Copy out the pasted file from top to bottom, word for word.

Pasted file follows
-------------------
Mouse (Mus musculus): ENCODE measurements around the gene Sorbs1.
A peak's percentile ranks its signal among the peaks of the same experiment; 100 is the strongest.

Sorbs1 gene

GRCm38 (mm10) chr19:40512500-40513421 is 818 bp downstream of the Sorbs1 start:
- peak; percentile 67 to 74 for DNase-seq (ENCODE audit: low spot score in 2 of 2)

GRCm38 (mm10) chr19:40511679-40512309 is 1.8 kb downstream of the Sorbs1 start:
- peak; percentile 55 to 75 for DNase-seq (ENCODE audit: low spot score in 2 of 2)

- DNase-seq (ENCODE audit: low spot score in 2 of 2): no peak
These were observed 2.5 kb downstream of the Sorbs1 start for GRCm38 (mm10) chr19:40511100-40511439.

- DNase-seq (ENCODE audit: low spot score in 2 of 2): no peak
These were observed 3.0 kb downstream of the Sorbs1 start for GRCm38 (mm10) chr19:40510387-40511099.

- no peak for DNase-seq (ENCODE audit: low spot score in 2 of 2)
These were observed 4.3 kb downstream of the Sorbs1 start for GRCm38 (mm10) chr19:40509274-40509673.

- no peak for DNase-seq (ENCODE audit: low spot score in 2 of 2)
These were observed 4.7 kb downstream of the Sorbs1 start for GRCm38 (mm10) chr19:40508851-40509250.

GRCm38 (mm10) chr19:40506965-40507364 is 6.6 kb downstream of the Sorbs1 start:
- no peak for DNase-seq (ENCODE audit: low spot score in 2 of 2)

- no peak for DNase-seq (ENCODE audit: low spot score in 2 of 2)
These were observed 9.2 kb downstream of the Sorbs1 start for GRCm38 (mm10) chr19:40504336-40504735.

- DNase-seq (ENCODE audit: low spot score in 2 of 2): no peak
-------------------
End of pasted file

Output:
Mouse (Mus musculus): ENCODE measurements around the gene Sorbs1.
A peak's percentile ranks its signal among the peaks of the same experiment; 100 is the strongest.

Sorbs1 gene

GRCm38 (mm10) chr19:40512500-40513421 is 818 bp downstream of the Sorbs1 start:
- peak; percentile 67 to 74 for DNase-seq (ENCODE audit: low spot score in 2 of 2)

GRCm38 (mm10) chr19:40511679-40512309 is 1.8 kb downstream of the Sorbs1 start:
- peak; percentile 55 to 75 for DNase-seq (ENCODE audit: low spot score in 2 of 2)

- DNase-seq (ENCODE audit: low spot score in 2 of 2): no peak
These were observed 2.5 kb downstream of the Sorbs1 start for GRCm38 (mm10) chr19:40511100-40511439.

- DNase-seq (ENCODE audit: low spot score in 2 of 2): no peak
These were observed 3.0 kb downstream of the Sorbs1 start for GRCm38 (mm10) chr19:40510387-40511099.

- no peak for DNase-seq (ENCODE audit: low spot score in 2 of 2)
These were observed 4.3 kb downstream of the Sorbs1 start for GRCm38 (mm10) chr19:40509274-40509673.

- no peak for DNase-seq (ENCODE audit: low spot score in 2 of 2)
These were observed 4.7 kb downstream of the Sorbs1 start for GRCm38 (mm10) chr19:40508851-40509250.

GRCm38 (mm10) chr19:40506965-40507364 is 6.6 kb downstream of the Sorbs1 start:
- no peak for DNase-seq (ENCODE audit: low spot score in 2 of 2)

- no peak for DNase-seq (ENCODE audit: low spot score in 2 of 2)
These were observed 9.2 kb downstream of the Sorbs1 start for GRCm38 (mm10) chr19:40504336-40504735.

- DNase-seq (ENCODE audit: low spot score in 2 of 2): no peak